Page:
Now let’s assume that a new order is to be placed for the product “Baseball Bats” (Product_id=88) at one of the subscriber servers , let’s call it “Subscriber 1”, after the insert the data at the “Subscriber 1” will look like as below:-


This insert (3rd row) will fire the insert trigger and will deduct 20 (100 – 20 =80 )from the “Stock_Available” column in the Products table for Product_id=88.

After this transaction at “Subscriber 1” , the “Subscriber 1” synchronizes with the Publisher. Now Replication detects that there has been in total two transactions made on “Subscriber 1” which needs to be uploaded to the main Publisher Server.
  1. “Insert” made on the table Orders .
  2. “Update” made for the table Products for the column “Stock_Available”. (Replication does not care if the update came from a trigger, for Replication it’s another normal update transaction made on the Products table).
After the Sync completes , we expect the data from “Subscriber 1” to get merged with the main Publisher and both the tables should look identical, but this what you will get on the Publisher after the first sync completes.




Oops, what happened there !!! The “Stock_Available” column at Publisher should have been set to “80” and not “60”.
Let me explain
Products is the parent table and Orders is the child table, now by default Merge processing order will replicate the transactions for parent table first followed by child table. As said earlier the update made by the insert trigger is also considered as a normal user transaction , Products table being the parent table, this update transaction flows to the Publisher first which sets the “Stock_Available” column to “80”. Now the following transaction, Insert on Orders table, is also propagated to the Publisher which further kicks off the “AFTER INSERT” trigger present on the Orders table at the Publisher and this trigger goes back to Products table and updates again the “Stock_Available” column value to Current value- Ordered Quantity (80-20=60).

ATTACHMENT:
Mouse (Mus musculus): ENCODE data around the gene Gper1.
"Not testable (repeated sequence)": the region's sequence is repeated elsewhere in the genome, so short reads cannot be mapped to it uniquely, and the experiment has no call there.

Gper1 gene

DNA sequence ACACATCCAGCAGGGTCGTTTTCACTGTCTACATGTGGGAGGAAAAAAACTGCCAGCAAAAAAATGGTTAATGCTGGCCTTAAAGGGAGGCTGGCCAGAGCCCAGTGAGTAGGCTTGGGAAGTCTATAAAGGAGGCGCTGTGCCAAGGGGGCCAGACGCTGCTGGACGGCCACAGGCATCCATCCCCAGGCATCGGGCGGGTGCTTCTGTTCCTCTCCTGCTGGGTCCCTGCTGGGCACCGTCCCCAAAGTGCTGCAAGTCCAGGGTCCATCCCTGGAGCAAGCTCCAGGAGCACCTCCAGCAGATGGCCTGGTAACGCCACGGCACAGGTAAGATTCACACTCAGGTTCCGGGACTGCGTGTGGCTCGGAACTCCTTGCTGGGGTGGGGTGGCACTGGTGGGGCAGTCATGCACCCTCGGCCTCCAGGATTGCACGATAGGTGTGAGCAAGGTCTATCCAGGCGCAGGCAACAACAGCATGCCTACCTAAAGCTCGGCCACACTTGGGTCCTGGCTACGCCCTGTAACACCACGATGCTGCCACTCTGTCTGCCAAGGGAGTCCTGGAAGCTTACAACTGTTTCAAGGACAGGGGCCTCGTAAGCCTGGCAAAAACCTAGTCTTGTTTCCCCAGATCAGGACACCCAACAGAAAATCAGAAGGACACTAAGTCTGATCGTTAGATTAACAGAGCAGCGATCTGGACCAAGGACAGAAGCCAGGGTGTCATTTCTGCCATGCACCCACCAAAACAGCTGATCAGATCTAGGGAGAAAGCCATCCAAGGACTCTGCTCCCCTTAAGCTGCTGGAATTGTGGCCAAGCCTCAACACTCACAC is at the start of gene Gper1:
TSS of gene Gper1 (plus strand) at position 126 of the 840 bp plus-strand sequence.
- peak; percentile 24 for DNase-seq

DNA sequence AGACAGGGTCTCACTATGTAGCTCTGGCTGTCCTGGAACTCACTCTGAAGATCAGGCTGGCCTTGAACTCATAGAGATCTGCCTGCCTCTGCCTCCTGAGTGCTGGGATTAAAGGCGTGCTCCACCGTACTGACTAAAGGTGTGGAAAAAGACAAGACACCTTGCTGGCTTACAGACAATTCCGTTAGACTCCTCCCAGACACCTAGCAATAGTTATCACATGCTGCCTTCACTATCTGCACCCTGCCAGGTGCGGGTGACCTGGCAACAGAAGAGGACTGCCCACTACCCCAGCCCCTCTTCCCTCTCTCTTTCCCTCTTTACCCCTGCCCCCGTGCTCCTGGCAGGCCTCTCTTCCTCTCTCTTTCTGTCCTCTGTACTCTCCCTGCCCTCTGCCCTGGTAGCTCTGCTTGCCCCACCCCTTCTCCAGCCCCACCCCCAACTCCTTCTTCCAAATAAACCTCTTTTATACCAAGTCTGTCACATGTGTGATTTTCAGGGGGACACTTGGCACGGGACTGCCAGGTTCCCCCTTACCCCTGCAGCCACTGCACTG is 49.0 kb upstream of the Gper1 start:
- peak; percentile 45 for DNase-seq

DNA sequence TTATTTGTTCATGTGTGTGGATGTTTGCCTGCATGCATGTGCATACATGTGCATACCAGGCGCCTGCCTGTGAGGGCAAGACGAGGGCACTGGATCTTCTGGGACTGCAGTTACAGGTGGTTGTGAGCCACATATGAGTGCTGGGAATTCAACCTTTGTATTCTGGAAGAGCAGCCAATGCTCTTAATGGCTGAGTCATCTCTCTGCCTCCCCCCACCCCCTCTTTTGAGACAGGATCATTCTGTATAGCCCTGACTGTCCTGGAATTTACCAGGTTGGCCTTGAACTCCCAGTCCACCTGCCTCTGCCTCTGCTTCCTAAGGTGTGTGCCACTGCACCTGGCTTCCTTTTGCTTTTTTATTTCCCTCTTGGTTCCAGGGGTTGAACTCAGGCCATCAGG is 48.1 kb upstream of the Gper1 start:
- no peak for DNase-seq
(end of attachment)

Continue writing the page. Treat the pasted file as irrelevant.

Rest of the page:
You guessed it right, if you make another sync followed by the first sync without making any further changes, both the Publisher and Subscriber will have the same but wrong value set for “Stock_Available” column (i.e. 60).  
Why do we need the “AFTER INSERT” trigger at the Publisher? What if orders can be entered directly at the production server (Publisher) in addition to dispatch unit servers (Subscribers)? The trigger at the Publisher would be required to correctly decrement the Products table.
How to avoid this situation
This is where the “Not for Replication” property comes into picture. Our intention is that if the INSERT is coming from the replication Merge Agent, it does not need to fire the trigger , if the INSERT is coming from a normal user connection, the trigger should get fired to update the available stock level. We can achieve this by marking the trigger as “Not for Replication” at all the replicas.
You can do this by changing the trigger definition as below:
ALTER TRIGGER [dbo].[Update_Stock]  
   ON  [dbo].[Orders]
NOT for Replication -- ‘marked as not for replication’
Side Note
In the above scenario if Orders Table was the Parent table and Products the child table, you will *not* run into this issue. I think by now you know why. Try it!
The same “Not for Replication” setting applies for Check constraints, Foreign Key constraints and Identity columns on the Publisher and/or the Subscriber. For example, you may want to set a subscriber’s Check Constraint as “Not for Replication” to prevent Replication Agent from being restricted in what data it can replicated from the Publisher.  You can read more about NFR (“Not for Replication”) from the below link from SQL Books Online:-
Controlling Constraints, Identities, and Triggers with NOT FOR REPLICATION